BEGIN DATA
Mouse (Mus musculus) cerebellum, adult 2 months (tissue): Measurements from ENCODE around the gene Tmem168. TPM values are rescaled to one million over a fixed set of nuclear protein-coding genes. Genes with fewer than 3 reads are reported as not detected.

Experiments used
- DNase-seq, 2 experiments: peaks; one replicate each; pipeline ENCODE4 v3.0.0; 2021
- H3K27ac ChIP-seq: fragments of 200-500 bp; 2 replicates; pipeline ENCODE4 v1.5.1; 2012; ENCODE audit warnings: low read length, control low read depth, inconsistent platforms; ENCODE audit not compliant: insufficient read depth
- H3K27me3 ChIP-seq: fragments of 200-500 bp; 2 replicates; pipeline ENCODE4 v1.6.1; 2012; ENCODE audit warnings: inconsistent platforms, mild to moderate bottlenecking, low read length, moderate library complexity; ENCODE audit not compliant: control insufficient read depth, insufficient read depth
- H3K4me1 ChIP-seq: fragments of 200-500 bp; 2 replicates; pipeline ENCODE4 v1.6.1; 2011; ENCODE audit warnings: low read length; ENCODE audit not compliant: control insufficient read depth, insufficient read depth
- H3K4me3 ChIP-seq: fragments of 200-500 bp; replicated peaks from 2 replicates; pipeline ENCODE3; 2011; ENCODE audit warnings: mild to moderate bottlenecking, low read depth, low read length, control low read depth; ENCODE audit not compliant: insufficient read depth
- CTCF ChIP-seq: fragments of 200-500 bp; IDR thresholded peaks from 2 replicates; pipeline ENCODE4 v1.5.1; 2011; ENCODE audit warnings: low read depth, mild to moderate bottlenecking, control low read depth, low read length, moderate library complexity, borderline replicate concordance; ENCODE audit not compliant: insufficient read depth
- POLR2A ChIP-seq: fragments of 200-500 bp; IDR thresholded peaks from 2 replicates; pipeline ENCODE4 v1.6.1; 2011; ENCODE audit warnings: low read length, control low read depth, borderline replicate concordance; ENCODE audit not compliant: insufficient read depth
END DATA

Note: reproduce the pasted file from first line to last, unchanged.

Mouse (Mus musculus) cerebellum, adult 2 months (tissue): Measurements from ENCODE around the gene Tmem168. TPM values are rescaled to one million over a fixed set of nuclear protein-coding genes. Genes with fewer than 3 reads are reported as not detected.

Experiments used
- DNase-seq, 2 experiments: peaks; one replicate each; pipeline ENCODE4 v3.0.0; 2021
- H3K27ac ChIP-seq: fragments of 200-500 bp; 2 replicates; pipeline ENCODE4 v1.5.1; 2012; ENCODE audit warnings: low read length, control low read depth, inconsistent platforms; ENCODE audit not compliant: insufficient read depth
- H3K27me3 ChIP-seq: fragments of 200-500 bp; 2 replicates; pipeline ENCODE4 v1.6.1; 2012; ENCODE audit warnings: inconsistent platforms, mild to moderate bottlenecking, low read length, moderate library complexity; ENCODE audit not compliant: control insufficient read depth, insufficient read depth
- H3K4me1 ChIP-seq: fragments of 200-500 bp; 2 replicates; pipeline ENCODE4 v1.6.1; 2011; ENCODE audit warnings: low read length; ENCODE audit not compliant: control insufficient read depth, insufficient read depth
- H3K4me3 ChIP-seq: fragments of 200-500 bp; replicated peaks from 2 replicates; pipeline ENCODE3; 2011; ENCODE audit warnings: mild to moderate bottlenecking, low read depth, low read length, control low read depth; ENCODE audit not compliant: insufficient read depth
- CTCF ChIP-seq: fragments of 200-500 bp; IDR thresholded peaks from 2 replicates; pipeline ENCODE4 v1.5.1; 2011; ENCODE audit warnings: low read depth, mild to moderate bottlenecking, control low read depth, low read length, moderate library complexity, borderline replicate concordance; ENCODE audit not compliant: insufficient read depth
- POLR2A ChIP-seq: fragments of 200-500 bp; IDR thresholded peaks from 2 replicates; pipeline ENCODE4 v1.6.1; 2011; ENCODE audit warnings: low read length, control low read depth, borderline replicate concordance; ENCODE audit not compliant: insufficient read depth